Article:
This is one in a series of profiles showcasing some of Harvard’s stellar graduates.For Blessing Jee, one of the best things about her Harvard education was putting it on hold.Jee knew when she arrived that she would take time off from her studies. What she didn’t expect was that it would make her “fall back in love with Harvard” — and set her, newly energized, on her future path. When she graduates in May, Jee will take another break before returning to pursue public interest law at Harvard Law School.“Harvard has been my home. Now I have the skills and the ability to make more homes and new homes in different places,” said Jee, who when she was 2 moved from Seoul, South Korea, to Kentucky, and moved again, when she was 7, to the Los Angeles area. “I am excited to leave and explore and be in the world again.”Jee, a sociology concentrator, credits her parents with helping inspire her interest in social justice work. Her father, a Methodist minister, took part in democratization movements in Korea in the 1980s, and Jee considers her mother her “first philosophy teacher” and feminist role model.Jee’s activism took shape in high school where she remembers demonstrating after the death of Trayvon Martin and helping stage a sit-in to protest school budget cuts that led to teacher furloughs. Growing up in a minority-majority city, Jee felt attuned to “social dynamics and to diversity and race in America.” She said that understanding has prompted her to always “be aware of who is in the room who is not in the room, who is at the table who is not at the table.”“At Harvard, I have always thought about who’s not here, whose voices are not being heard,” said Jee, co-founder of the Asian American Women’s Association, and a student mentor to incoming freshmen and current College sophomores.Jee followed her older sister, Haemin, to Cambridge, based in part on Haemin’s advice that at Harvard she would make friends for life, be challenged intellectually, and find opportunities she could never imagine. “And that was it,” said Jee, who started at Harvard in 2013, when her sister was a senior. Haemin had another critical tip:“She said her biggest regret during her Harvard time was not taking a year off. It just rang true with me, and it was just so exciting that was even possible during college — the ability to go out and do something that’s different and then come back and recharge and have a different outlook with those new experiences behind me.”So, in 2015-16, Jee worked first for the nonprofit Sunlight Foundation as a policy intern, researching federal regulations regarding campaign finance reform. In the spring, she was a law clerk for the L.A. District Attorney’s office investigating a high-profile case and assisting deputy district attorneys for trial. She also researched education and disability rights as part of a successful effort to help her mother’s friend who wanted her autistic son to remain in his public school.Her year away from Harvard, said Jee, “helped me realize my passion for public service could be translated into a calling towards public interest law.”After her junior year, a summer internship as an investigator with the Bronx Defenders, working with underserved clients, confirmed her decision that law was her next step. It also helped her begin to view forgiveness as part of the justice system. To fully process her role as a defense investigator, Jee said she needed “to allow for the possibility of forgiveness to exist between these two people, one who committed the crime, the other who was the victim.”Her experience with the Bronx Defenders and the impressions it made have dovetailed with her recent role as a Radcliffe research partner. For the past several months, Jee has been working with former Harvard Law School Dean Martha Minow, who is writing a book about forgiveness in the law. Jee said Minow, whose work includes research into amnesty and pardons, debt relief, and child soldiers, helped her see that “forgiveness has a real place in the law and it shouldn’t be discarded just because the law should just be principled and objective.”“Working with Professor Minow has really fleshed that out for me and given me a more nuanced view of the law I think will be helpful when I go to law school.”Minow, the Carter Professor of General Jurisprudence and current Radcliffe Fellow, called working with Jee “joyous because of her wide-ranging interests, precise reasoning, and boundless energy and generosity. … It is unusual to find someone so powerfully able to combine deep focus and wide vision. She will bring tremendous talents to the Harvard Law School.”What’s next for Jee is another break from school. She applied and was accepted her junior year to Harvard Law School’s deferral program, which admits students early with the stipulation that they work for two years before enrolling. She will teach English in Chile this fall with a program run by the Chilean Ministry of Education and backed by the United Nations.Harvard, said Jee, has perfectly prepared her to step into yet another world and another home. The best kinds of homes, she said, “are the ones that equip you to leave them.”First, she will enjoy one more Harvard milestone: graduation. It’s a day that holds a special relevance for Jee. Her junior year in high school she took part in a program for aspiring journalists sponsored by the Newseum Institute in Washington, D.C. The prominent Civil Rights leader John Lewis, this year’s Commencement speaker, was one of the program’s featured guests.“He was one of the heroes in my high school social justice curriculum,” said Jee, who was able to ask Lewis about what he brought with him from his activist days into his political career. The longtime Georgia congressman told her the common denominator was “righteous anger” and an unyielding sense of justice. “He said at the core, it’s always about doing right for and to others,” Jee recalled.“He made me realize social justice work could take many forms, as long as you carry with you that same spirit of justice and generosity and liberality toward man. I wrote about that in my Harvard College application and now he’s coming to speak. It’s just come full circle. And I am so excited to hear him.”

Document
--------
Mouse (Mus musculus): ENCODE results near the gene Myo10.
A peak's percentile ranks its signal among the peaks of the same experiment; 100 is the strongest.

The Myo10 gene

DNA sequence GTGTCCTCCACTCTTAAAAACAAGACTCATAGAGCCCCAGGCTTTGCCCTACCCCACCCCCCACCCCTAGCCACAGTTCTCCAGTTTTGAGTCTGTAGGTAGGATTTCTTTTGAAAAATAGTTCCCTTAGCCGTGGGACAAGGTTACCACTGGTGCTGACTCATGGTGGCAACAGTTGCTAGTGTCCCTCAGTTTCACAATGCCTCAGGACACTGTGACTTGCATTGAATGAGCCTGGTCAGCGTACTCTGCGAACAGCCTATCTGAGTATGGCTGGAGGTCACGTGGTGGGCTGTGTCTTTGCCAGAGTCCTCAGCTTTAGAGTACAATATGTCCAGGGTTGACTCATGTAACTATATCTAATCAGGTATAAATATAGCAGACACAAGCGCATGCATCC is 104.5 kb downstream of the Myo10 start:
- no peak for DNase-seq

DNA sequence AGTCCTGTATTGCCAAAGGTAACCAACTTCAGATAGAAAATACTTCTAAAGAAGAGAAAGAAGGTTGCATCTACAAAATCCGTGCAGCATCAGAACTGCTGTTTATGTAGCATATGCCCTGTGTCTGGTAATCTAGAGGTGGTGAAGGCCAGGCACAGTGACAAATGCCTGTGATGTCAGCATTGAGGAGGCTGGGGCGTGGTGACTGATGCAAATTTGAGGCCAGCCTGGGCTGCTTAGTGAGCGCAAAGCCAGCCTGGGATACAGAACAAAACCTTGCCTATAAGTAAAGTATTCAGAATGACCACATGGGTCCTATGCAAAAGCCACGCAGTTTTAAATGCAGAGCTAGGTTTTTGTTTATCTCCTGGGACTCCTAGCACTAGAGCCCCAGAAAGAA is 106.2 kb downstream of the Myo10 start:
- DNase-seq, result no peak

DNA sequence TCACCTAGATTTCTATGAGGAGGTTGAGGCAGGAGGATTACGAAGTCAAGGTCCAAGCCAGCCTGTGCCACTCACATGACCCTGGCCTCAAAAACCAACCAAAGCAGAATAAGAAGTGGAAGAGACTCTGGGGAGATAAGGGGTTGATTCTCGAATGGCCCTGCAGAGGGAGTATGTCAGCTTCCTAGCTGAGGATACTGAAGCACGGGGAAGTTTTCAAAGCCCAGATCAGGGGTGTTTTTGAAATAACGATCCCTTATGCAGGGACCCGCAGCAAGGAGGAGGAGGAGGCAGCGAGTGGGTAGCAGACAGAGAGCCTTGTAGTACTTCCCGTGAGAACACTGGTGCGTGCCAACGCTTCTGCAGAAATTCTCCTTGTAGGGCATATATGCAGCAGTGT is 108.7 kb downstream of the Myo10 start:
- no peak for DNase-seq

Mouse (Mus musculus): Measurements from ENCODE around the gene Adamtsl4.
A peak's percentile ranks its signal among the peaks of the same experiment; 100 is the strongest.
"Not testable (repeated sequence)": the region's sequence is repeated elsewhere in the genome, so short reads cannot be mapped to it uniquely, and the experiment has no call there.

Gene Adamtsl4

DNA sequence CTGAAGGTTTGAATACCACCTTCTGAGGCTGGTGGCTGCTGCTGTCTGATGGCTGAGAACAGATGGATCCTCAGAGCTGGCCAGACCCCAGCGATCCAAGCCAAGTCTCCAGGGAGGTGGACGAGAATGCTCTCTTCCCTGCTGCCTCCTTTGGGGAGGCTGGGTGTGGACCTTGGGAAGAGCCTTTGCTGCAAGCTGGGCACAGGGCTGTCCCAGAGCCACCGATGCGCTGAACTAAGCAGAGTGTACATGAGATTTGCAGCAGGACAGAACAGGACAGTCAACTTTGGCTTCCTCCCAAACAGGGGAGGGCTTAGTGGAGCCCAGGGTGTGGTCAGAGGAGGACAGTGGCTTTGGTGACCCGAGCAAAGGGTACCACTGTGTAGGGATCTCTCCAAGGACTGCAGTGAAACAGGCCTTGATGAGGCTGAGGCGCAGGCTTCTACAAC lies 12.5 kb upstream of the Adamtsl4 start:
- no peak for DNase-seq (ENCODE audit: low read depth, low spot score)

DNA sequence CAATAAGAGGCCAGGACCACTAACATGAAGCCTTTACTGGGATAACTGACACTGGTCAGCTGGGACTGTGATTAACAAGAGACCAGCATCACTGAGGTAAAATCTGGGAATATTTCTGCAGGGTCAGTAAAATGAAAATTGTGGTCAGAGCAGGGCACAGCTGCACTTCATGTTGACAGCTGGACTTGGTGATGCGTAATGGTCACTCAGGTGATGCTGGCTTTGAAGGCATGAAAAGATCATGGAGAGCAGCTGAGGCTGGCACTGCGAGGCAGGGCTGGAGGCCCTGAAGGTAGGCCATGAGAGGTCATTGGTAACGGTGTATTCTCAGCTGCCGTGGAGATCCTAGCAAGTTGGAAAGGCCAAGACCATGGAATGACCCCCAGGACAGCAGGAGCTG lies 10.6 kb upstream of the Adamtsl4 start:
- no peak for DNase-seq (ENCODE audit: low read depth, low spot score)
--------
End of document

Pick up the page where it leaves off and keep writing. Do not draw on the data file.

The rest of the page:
Originally planning to study pre-med at Harvard College, Maria Zlatkova ’18 changed gears to computer science after taking CS50. Zlatkova discusses her time as an undergraduate at Harvard John A. Paulson School of Engineering and Applied Sciences (SEAS).Q&AMaria ZlatkovaSEAS: What were some of the challenges of coming to Harvard from Bulgaria?ZLATKOVA: Coming to Harvard from Bulgaria was a very big change both culturally and in terms of the environment I was used to. But there are a lot of support structures Harvard provides for international students. I joined the Woodbridge International Society, which was an awesome experience. International students participate in a freshman preorientation program where we have upperclassman mentors. We form “families” with two upperclassman students we can always turn to for help. It was the best way to transition into Harvard — meeting people from all over the world, but also knowing that others are going through the same things. I gained so much that I became a leader in that program in subsequent years. It was a really cool experience to welcome freshmen and show them everything Harvard has to offer.SEAS: How did you decide to study computer science?ZLATKOVA: I was set on coming to Harvard as pre-med and becoming a doctor. My parents are doctors, and I always admired their work and thought it was a very noble profession. But a lot of my peers were taking this class called “Introduction to Computer Science” (CS50); it was very popular, especially with international students. It was very challenging for me, coming in with barely any experience. But I ended up finding this amazing, supportive community that I didn’t encounter in the same way in most of my other classes. That’s what convinced me to consider switching gears into computer science. My first winter break, I remember going home and telling my parents that I didn’t know if I was good enough to do computer science. The community here, and having amazing mentor figures, convinced me that it doesn’t matter what kind of a background you come from as long as you put in the work.SEAS: What appealed to you about computer science?ZLATKOVA: The biggest appeal was the idea that you can combine these technical computer science skills with almost any other field to make an impact on problems you really care about. I realized that the skills that I’m getting are going to be worthwhile for whatever I want to do in the future.SEAS: After taking CS50 as a freshman, you immediately took on a teaching role. What was that transition like? “International students participate in a freshman preorientation program … we form ‘families’ with two upperclassman students we can always turn to for help. It was the best way to transition into Harvard …” ZLATKOVA: Jumping into a teaching role after never having done anything like that before was overwhelming and intimidating. I questioned myself a lot, feeling like an imposter in some ways, and wondered whether I would be effective enough as a teacher. But it was extremely empowering after my first section. Something in my head clicked, and I jumped into the material and told myself that I just need to communicate what I know. Since then, I’ve fully eliminated any anxious feelings going into teaching; it just feels like a natural role for me. I like helping people understand things and finding the best ways to communicate to people. The summer after my freshman year is when David Malan, [Gordon McKay Professor of the Practice of Computer Science,] approached me about potentially joining the heads team. I then went on to become involved with teaching even through my extracurricular activities when I became a seminar leader for the Harvard Summit for Young Leaders in China (HSYLC), teaching high school students in Shanghai about musical theater and its history.SEAS: What are some of the challenges of being on the heads team for an academic juggernaut like CS50?ZLATKOVA: It is a big job, especially as a student when you’re trying to juggle your own classes. There’s a lot to try to manage both in terms of our 80-member staff and the 700 students who take the course each year. All of that coming together takes a certain level of planning. The most enjoyable moments have been interacting with students and staff. I’ve had a lot of “A-ha!” moments with students. It is amazing to watch them go from this state of mental block, where they see a problem and can’t even begin to think about how to solve it, to guiding them so they understand the lower-level aspects of the problem and can build their own reasoning.SEAS: Tell us about your involvement with the Red Cross.ZLATKOVA: I was inspired by a very defining moment for me. An eighth-grader at my high school passed away due to a cardiac emergency at the soccer field during a phys ed class. It was a tragic moment because nobody there was trained and could even try to perform this life-reviving procedure until medical help came. That was a big moment for me; I went from feeling incapacitated and angry that this tragedy happened to feeling like I have some responsibility to help prevent these things from happening. I became a CPR [cardiopulmonary resuscitation] and AED [automated external defibrillator] instructor with the Red Cross. Teaching at Harvard and in the Cambridge community has been such a rewarding experience.SEAS: Why has SEAS been a good fit for you?ZLATKOVA: I’ve loved the emphasis that SEAS puts on entrepreneurship, design, and innovation. The School does that both with classes, but also with other activities that it offers its students. I’ve gotten to meet and work with amazing professors who have turned around the way I think about the fields that I’m involved in, and taught me to be very conscious about the impact of the things that we do. There are so many unpredictable ways that the products we build may impact the world. If we don’t think about them and make our design intentional, that’s very problematic.This article was originally published in May on the SEAS website. It has been lightly edited.